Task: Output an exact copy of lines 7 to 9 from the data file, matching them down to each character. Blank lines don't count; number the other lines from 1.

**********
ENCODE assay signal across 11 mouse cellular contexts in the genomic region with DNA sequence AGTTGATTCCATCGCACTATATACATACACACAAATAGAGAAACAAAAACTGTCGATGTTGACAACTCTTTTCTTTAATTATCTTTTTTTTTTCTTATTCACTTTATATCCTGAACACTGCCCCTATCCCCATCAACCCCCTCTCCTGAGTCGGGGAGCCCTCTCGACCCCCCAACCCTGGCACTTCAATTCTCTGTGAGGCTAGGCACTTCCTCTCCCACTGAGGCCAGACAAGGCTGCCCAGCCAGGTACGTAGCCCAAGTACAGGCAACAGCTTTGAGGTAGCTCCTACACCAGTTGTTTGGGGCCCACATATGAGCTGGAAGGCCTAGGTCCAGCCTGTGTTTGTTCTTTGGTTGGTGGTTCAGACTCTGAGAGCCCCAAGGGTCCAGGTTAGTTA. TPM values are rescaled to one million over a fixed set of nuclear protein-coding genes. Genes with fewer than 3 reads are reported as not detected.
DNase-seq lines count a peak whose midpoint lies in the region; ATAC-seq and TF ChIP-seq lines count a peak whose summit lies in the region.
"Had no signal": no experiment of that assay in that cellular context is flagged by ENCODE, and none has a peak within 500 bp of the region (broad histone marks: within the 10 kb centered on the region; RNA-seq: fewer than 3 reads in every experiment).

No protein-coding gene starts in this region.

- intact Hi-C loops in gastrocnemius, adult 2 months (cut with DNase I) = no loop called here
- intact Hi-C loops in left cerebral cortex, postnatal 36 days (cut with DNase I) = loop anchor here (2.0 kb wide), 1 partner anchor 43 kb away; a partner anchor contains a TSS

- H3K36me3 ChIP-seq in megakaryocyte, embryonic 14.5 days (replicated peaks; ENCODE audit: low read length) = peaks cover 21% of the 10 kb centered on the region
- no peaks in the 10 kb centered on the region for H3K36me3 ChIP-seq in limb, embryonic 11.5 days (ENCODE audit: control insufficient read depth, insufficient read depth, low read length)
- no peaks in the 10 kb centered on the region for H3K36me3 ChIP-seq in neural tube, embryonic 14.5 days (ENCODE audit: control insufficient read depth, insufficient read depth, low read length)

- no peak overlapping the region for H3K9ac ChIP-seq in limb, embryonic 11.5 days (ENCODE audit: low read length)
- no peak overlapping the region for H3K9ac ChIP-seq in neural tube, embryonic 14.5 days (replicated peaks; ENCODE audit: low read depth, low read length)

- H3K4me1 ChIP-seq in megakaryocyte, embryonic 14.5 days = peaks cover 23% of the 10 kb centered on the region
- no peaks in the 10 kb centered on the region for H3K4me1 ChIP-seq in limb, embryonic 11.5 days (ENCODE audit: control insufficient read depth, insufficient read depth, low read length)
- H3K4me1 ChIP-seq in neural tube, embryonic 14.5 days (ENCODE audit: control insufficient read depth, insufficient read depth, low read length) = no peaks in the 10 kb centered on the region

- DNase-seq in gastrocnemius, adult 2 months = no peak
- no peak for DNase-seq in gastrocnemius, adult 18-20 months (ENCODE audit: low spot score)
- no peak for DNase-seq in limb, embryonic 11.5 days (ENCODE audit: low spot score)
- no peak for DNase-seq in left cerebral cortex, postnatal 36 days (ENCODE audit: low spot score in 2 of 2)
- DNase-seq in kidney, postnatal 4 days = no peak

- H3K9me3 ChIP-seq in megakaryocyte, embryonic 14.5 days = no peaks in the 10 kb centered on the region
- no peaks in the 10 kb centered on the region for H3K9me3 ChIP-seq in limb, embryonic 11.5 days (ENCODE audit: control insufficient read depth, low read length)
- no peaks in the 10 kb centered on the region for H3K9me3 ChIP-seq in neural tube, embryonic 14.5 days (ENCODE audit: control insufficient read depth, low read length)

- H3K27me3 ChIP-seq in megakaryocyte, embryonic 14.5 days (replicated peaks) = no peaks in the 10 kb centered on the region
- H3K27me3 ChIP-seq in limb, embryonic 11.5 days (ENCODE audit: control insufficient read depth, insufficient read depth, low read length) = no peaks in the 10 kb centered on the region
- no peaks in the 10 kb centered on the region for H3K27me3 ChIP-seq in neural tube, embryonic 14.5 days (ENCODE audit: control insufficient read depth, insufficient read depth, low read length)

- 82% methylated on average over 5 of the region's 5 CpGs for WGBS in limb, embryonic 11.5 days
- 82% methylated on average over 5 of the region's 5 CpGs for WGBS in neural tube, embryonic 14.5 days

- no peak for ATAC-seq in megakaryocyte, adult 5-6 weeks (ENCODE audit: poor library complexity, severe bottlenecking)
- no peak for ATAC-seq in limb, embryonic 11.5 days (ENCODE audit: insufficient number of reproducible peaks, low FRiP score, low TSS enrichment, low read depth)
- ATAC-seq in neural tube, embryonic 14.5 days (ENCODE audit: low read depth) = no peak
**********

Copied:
- H3K36me3 ChIP-seq in megakaryocyte, embryonic 14.5 days (replicated peaks; ENCODE audit: low read length) = peaks cover 21% of the 10 kb centered on the region
- no peaks in the 10 kb centered on the region for H3K36me3 ChIP-seq in limb, embryonic 11.5 days (ENCODE audit: control insufficient read depth, insufficient read depth, low read length)
- no peaks in the 10 kb centered on the region for H3K36me3 ChIP-seq in neural tube, embryonic 14.5 days (ENCODE audit: control insufficient read depth, insufficient read depth, low read length)